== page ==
The intent for daylight in the galleries was to experience its variation – time of day, season, or sky condition so that “the lighting clarifies and enriches the art viewing experience.” Track was custom designed to be sympathetic to the folding planes of the ceiling and provide adequate flexibility and fluorescent ceiling coves balance the daylight in each gallery.

Credits: Richard Renfro Rebecca Malkin Michael Peace Rob Guglielmetti Steven Holl Chris McVoy Casey Cassias Greg Sheldon Matthew Porreca
Photography By: Roland Halbe

The New Museum for Contemporary Art

Award of Merit
New York, New York

The lighting was a challenge when the architect asked that each gallery be illuminated to a minimum of 60 footcandles. The custom removable fluorescent “trackhead” was designed to be refined, minimal, locally switched and plugged into busway, allowing for installations from video to sensitive works and providing a light that is “very honest and direct, much like the museum’s art.”

Credits: Suzan Tillotson David Burya Stasa Celigoj Vivie Chia-Yu Lin SANAA/ Kazuyo Sejima + Ryue Nishizawa Florian Idenburg
Photography By: Iwan Baan Portsmuiden

NY Times HQ

Award of Merit – Energy and Environmental Design
New York, New York

The New York Times’ desire for a work environment with an emphasis on open communication and transparency led to an environmentally friendly building with maximum daylight, lighting control and flexibility. The digital ballast satisfies the HQ’s dual requirement for daylight harvesting and the flexibility to reconfigure the space to meet ever changing business requirements. This innovative and sustainable lighting system contributes an energy savings of 30-50% just for lighting.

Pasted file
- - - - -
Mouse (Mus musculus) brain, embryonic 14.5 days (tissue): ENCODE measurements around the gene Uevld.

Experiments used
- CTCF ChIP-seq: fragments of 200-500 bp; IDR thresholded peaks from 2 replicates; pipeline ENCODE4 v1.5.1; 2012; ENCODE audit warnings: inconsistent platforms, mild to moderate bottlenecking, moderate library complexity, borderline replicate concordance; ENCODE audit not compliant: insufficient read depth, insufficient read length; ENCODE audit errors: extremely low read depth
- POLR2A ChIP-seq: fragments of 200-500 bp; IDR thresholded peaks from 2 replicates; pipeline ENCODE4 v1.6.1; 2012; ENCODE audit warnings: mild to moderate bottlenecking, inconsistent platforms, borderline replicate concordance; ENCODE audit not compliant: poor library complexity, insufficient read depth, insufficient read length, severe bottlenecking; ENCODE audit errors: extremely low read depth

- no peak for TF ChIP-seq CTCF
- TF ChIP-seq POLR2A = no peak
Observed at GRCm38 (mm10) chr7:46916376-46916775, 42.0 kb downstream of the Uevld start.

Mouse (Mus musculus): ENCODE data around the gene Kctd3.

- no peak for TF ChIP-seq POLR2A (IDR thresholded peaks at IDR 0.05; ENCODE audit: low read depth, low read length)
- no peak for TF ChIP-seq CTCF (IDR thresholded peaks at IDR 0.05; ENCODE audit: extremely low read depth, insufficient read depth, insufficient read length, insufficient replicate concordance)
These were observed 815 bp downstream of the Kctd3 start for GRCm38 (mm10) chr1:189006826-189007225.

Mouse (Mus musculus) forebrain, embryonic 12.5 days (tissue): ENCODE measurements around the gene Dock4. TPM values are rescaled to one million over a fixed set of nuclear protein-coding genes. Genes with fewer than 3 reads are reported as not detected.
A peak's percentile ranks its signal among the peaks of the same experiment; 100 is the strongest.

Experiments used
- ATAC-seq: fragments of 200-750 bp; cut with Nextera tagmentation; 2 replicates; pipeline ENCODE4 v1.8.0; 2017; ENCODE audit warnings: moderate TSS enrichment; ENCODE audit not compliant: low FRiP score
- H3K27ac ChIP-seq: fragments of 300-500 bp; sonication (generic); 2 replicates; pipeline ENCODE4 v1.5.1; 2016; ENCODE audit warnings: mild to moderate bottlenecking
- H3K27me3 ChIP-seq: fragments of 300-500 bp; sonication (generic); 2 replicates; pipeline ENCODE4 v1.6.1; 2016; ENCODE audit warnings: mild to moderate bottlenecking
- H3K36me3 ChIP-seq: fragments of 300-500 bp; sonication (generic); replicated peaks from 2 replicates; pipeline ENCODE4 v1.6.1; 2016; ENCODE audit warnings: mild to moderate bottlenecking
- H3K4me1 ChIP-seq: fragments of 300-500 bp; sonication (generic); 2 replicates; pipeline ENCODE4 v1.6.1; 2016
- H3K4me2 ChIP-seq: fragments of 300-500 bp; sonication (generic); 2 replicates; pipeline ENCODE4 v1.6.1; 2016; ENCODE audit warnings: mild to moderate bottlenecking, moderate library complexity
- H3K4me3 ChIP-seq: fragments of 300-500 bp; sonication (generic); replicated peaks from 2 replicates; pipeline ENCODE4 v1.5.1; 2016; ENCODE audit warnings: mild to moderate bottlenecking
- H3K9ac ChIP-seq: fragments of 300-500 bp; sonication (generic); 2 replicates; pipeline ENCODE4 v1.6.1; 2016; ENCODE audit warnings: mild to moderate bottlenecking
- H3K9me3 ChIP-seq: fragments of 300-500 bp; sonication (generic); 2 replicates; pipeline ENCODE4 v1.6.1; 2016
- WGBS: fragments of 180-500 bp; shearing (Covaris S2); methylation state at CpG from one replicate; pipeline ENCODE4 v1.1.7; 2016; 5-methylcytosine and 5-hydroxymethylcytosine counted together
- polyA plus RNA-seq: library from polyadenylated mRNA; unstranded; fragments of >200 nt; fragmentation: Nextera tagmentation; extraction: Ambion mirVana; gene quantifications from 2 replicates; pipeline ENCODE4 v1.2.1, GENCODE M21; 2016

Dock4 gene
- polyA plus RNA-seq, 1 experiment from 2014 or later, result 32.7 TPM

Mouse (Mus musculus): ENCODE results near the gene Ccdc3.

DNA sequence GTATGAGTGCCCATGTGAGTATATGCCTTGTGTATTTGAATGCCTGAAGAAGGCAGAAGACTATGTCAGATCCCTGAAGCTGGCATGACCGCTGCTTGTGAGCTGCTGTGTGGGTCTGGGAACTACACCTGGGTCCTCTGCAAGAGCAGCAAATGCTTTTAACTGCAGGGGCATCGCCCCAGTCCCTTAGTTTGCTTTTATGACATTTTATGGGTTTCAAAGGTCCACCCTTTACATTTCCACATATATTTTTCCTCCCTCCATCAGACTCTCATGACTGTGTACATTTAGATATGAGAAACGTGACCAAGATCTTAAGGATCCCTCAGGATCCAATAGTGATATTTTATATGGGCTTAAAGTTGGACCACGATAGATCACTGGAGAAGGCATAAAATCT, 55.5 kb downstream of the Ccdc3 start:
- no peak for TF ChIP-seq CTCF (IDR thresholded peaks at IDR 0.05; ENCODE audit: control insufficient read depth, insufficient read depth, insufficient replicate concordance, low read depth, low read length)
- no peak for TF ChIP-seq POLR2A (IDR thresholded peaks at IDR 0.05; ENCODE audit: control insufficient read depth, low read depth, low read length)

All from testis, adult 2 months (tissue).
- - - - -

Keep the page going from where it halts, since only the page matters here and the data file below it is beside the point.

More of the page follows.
Credits: Attila Uysal, Susan Brady, Wen Yuan Lin, Zengwei Fu
Photography By: Nick Lehoux

United States Airforce Memorial

Award of Merit
Arlington, Virginia

Soaring toward the stratosphere, the stainless steel spires of the United States Air Force Memorial evoke the precision and weightlessness of flight. Lighting the memorial was a highly technical challenge. Lights concealed behind perimeter walls are calibrated to illuminate each arc in a precise gradient, culminating in a burst of light at the tip.

Credits: Lighting Designer, Office for Visual Interaction Architect, Pei Cobb Freed & Partners
Photography By: Thomas Mayer

Nelson-Atkins Museum of Art – Outdoor

Lumen Award of Excellence
Kansas City, Missouri

The concept for the museum’s nighttime image was to create glowing lanterns that would illuminate the exterior spaces – minimizing the need for additional site lighting. During the day, the lenses reflect the sky conditions – appearing opaque on overcast days and glistening against the sun. As the day ends, the “lenses” begin to glow from within providing a soft light for the surrounding site.

Credits: Richard Renfro, Rebecca Malkin, Michael Peace, Rob Guglielmetti, Steven Holl, Chris McVoy, Casey Cassias, Greg Sheldon, Matthew Porreca
Photography By: Roland Halbe

School of American Ballet at Lincoln Center

Lumen Award of Excellence
New York, New York

Linear ribbons of light are used to accomplish the difficult task of illuminating these stacked dance studios. The upper studio floats above the lower, while containing within the same double height volume. The lighting scheme manipulates light and view through a milky translucent glass wall with a 4 foot band of electrified glass that changes to clear.

Credits: Suzan Tillotson, Shiri Cnaani, Elizabeth Diller, Michael Hundsnurscher
Photography By: Iwan Baan Portsmuiden

The Renee and Henry Segerstrom Concert Hall

Lumen Award of Excellence
Orange County, California

This new performing arts center is truly a design of the 21st century owing to a lighting scheme that uses the most advanced metal halide and LED sources and fixtures to create a scheme that uses even less energy than allowed by California’s challenging Title 24 energy codes. A number of objectives would have been impossible without tapping these new technologies.

Credits: Francesca Bettridge, Marty Salzberg, Nira Wattanachote, Fabio Tuchiya, Pelli Clarke, Pelli Architects, Gruen Associates